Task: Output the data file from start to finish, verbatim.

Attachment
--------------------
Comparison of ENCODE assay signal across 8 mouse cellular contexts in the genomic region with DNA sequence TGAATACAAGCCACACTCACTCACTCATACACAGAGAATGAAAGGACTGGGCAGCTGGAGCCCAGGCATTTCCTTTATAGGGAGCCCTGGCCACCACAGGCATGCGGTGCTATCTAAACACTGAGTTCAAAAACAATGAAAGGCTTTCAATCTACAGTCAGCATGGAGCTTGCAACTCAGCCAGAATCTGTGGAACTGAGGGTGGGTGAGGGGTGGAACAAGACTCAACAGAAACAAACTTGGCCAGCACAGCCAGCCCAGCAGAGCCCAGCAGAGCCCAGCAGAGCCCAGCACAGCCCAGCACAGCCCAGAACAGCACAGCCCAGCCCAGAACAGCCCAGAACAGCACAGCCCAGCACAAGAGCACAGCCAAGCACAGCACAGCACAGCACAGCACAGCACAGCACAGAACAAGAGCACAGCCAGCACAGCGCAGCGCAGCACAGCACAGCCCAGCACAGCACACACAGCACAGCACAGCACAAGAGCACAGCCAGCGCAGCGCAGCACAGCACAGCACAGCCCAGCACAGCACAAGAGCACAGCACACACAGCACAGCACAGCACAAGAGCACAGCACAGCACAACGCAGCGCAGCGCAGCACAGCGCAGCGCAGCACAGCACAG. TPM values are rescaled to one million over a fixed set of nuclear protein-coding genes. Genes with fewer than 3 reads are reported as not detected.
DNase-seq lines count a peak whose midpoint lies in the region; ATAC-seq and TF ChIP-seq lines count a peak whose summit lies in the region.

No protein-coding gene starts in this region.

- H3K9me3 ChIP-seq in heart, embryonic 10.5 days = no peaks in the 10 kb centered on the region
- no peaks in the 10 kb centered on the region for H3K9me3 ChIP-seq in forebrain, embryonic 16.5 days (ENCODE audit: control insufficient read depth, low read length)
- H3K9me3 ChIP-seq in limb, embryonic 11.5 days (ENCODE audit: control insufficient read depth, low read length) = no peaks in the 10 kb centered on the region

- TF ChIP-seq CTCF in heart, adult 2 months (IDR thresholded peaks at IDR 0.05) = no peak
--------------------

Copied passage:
Comparison of ENCODE assay signal across 8 mouse cellular contexts in the genomic region with DNA sequence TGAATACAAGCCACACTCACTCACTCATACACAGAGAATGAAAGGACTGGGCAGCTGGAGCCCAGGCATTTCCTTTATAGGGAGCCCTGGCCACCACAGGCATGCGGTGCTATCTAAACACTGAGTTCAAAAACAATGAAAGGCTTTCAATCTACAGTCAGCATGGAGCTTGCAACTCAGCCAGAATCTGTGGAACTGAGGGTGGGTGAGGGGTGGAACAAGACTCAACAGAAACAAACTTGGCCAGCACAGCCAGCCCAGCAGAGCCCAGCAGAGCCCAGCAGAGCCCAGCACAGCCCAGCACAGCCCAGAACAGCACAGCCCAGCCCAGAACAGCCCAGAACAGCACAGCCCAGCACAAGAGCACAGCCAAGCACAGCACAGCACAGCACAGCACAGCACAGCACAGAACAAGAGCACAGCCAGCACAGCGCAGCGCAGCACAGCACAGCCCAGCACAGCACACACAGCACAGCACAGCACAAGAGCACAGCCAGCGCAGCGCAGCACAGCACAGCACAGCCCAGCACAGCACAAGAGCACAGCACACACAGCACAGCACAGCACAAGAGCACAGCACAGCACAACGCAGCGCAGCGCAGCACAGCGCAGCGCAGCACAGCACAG. TPM values are rescaled to one million over a fixed set of nuclear protein-coding genes. Genes with fewer than 3 reads are reported as not detected.
DNase-seq lines count a peak whose midpoint lies in the region; ATAC-seq and TF ChIP-seq lines count a peak whose summit lies in the region.

No protein-coding gene starts in this region.

- H3K9me3 ChIP-seq in heart, embryonic 10.5 days = no peaks in the 10 kb centered on the region
- no peaks in the 10 kb centered on the region for H3K9me3 ChIP-seq in forebrain, embryonic 16.5 days (ENCODE audit: control insufficient read depth, low read length)
- H3K9me3 ChIP-seq in limb, embryonic 11.5 days (ENCODE audit: control insufficient read depth, low read length) = no peaks in the 10 kb centered on the region

- TF ChIP-seq CTCF in heart, adult 2 months (IDR thresholded peaks at IDR 0.05) = no peak